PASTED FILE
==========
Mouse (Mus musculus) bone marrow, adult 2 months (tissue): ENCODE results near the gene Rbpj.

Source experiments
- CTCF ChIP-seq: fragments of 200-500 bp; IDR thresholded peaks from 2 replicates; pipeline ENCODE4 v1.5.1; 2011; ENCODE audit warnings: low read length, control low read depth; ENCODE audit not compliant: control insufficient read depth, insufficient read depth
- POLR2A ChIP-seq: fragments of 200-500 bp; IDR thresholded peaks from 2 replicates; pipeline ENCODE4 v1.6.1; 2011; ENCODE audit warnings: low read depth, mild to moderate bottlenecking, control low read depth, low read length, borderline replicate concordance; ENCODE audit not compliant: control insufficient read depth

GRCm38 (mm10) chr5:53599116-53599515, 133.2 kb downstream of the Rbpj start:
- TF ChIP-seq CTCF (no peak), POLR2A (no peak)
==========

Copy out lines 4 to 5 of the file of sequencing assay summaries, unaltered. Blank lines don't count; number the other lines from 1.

- POLR2A ChIP-seq: fragments of 200-500 bp; IDR thresholded peaks from 2 replicates; pipeline ENCODE4 v1.6.1; 2011; ENCODE audit warnings: low read depth, mild to moderate bottlenecking, control low read depth, low read length, borderline replicate concordance; ENCODE audit not compliant: control insufficient read depth

GRCm38 (mm10) chr5:53599116-53599515, 133.2 kb downstream of the Rbpj start: